Some critics have said that this film is about the downfall of the American Dream. Do you agree with that?A little bit, a little bit because you have Russell, who's the older brother played by Christian Bale, who is kind of sticking to his guns. He’s had a little trouble in the past and he can’t make it so he’s going to go out like his father went out, and it’s not a very pleasant way because he’s on his way out with bad health problems that are partly due to his work. Then we see his brother come back after vaguely fighting for our security and our values, and he comes back and there’s no place for him here. That’s a common predicament and it is an indictment of how, for some people, the American dream is it’s vice. So, that’s all in the mix. I can’t think of too many dramatic films about blue collar people that have a slight whiff of politics recently, so I think there’s something attractive about that. The film has its Hollywood elements and it’s elevated a little by dramatic things like bare-knuckle fighting and the revenge aspect, those are Hollywood devices, but still I think what’s most important about the film is that it’s a little bit of a meditation on family, community, and conscience, and all these moral issues that people deal with when they’re scrambling when a downturn happens, and the way they used to live has to be re-examined because things have changed.
Relativity Media via Everett Collection
Scott Cooper has a wide gaze. This "actor’s director" has a knack for seeing the potential stories that lie in the periphery of Hollywood’s lazer focused vision, and highlight people that don’t get a light shined on them all that often. In his thriller, Out of the Furnace, Cooper weaves a tale about two brothers facing a supreme evil, but he also tells the story of a declining steel mill town that shows a real affection and admiration for the community and it’s people. We sit down with Cooper to discuss the hidden America he showcases in his films, what he thinks about the direction our country is headed in, and the role that actor Woody Harrelson most wanted to shed once filming stopped.
This isn’t an area we see in Hollywood films very often. What drew you to this place?I am from the Appalachian Mountain region, which extends from Georgia to Maine. When I was promoting Crazy Heart, I spent some time in Pittsburgh and had been reading about the town of Braddock, Pennsylvania, and was really moved by the city’s plight and how the city had fallen on hard times like many small towns in America. But I loved the fact that the town was filled with people that remained, that were filled with courage and a sense of optimism that life would eventually get better, and I visited, and I found the town to just drip with atmosphere. [It was] just very cinematic and people were very welcoming so I wanted to set a film there. I wrote a screenplay around those citizens in the town and infused an air of personal history. That’s why I chose that region, because we also don’t see many films about Western Pennsylvania, or certainly where Woody Harrelson’s character is from, which is the Ramapo Mountains of New Jersey.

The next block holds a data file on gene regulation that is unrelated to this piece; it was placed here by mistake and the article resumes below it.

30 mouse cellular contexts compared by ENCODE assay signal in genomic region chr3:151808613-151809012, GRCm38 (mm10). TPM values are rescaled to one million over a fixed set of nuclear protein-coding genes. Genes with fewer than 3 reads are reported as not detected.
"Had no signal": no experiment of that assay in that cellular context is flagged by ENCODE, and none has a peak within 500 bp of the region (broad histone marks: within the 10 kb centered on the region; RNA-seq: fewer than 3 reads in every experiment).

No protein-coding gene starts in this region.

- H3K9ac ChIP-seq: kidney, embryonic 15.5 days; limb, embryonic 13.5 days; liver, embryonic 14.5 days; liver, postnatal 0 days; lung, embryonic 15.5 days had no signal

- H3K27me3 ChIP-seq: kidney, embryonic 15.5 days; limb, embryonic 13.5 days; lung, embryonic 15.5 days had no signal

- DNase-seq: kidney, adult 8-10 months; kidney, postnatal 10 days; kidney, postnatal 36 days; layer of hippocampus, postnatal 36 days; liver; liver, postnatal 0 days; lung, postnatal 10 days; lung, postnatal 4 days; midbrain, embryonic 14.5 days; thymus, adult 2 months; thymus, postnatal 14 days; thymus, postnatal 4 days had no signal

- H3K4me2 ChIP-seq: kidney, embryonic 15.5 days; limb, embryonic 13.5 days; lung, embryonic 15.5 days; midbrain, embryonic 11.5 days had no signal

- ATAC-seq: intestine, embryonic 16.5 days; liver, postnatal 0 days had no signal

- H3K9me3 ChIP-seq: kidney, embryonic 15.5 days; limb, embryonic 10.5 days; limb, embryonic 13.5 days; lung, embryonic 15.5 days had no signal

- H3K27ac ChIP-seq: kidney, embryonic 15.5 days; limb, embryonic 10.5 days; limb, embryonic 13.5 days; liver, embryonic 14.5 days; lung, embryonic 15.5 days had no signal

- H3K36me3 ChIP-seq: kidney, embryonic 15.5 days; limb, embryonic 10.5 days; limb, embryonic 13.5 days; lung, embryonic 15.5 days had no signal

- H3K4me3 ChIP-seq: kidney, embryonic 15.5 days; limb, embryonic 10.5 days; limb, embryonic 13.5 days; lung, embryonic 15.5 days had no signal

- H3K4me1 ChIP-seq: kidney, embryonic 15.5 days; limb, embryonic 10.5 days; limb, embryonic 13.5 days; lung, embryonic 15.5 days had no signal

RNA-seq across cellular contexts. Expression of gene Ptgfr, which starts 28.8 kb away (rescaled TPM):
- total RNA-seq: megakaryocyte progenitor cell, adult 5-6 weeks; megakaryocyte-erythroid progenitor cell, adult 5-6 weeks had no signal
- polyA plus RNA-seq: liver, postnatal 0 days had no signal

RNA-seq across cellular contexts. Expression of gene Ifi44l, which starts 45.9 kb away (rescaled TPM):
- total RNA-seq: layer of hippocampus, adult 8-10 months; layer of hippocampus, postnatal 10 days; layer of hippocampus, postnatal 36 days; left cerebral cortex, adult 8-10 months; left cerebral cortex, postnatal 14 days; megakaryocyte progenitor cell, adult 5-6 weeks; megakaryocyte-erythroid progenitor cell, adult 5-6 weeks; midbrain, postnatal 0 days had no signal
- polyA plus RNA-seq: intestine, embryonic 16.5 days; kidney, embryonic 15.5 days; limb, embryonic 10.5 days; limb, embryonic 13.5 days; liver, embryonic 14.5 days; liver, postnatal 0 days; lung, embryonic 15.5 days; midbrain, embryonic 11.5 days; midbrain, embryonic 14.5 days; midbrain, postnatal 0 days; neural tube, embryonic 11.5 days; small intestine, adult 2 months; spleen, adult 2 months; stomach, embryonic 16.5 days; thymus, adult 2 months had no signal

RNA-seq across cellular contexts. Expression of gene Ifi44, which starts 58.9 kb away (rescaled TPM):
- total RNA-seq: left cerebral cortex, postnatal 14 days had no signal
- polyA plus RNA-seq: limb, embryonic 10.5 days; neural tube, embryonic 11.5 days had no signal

Do you think this story could have been set anywhere else? It’s intrinsic to the people of Western Pennsylvania and that sense of human spirit and endurance and resilience, and as the grandson of a coal miner I thought it was important not to show an industry of people who were given many things, and it seemed to be the most fitting place for this character and this world.
Your script seemed to have some interesting things to say about the state of America.I wanted to tell a personal story about what America is undergoing in the past five very turbulent years: a crumbling economy, soldiers returning from Iraq and Afghanistan and having no real job prospects, having a really difficult time assimilating back into society and the fact that we live in a violent nation. I wanted to weave all that into a personal narrative that spoke really about us as Americans. There’s a cycle of working-class life that I found appealing and far under-represented in American cinema.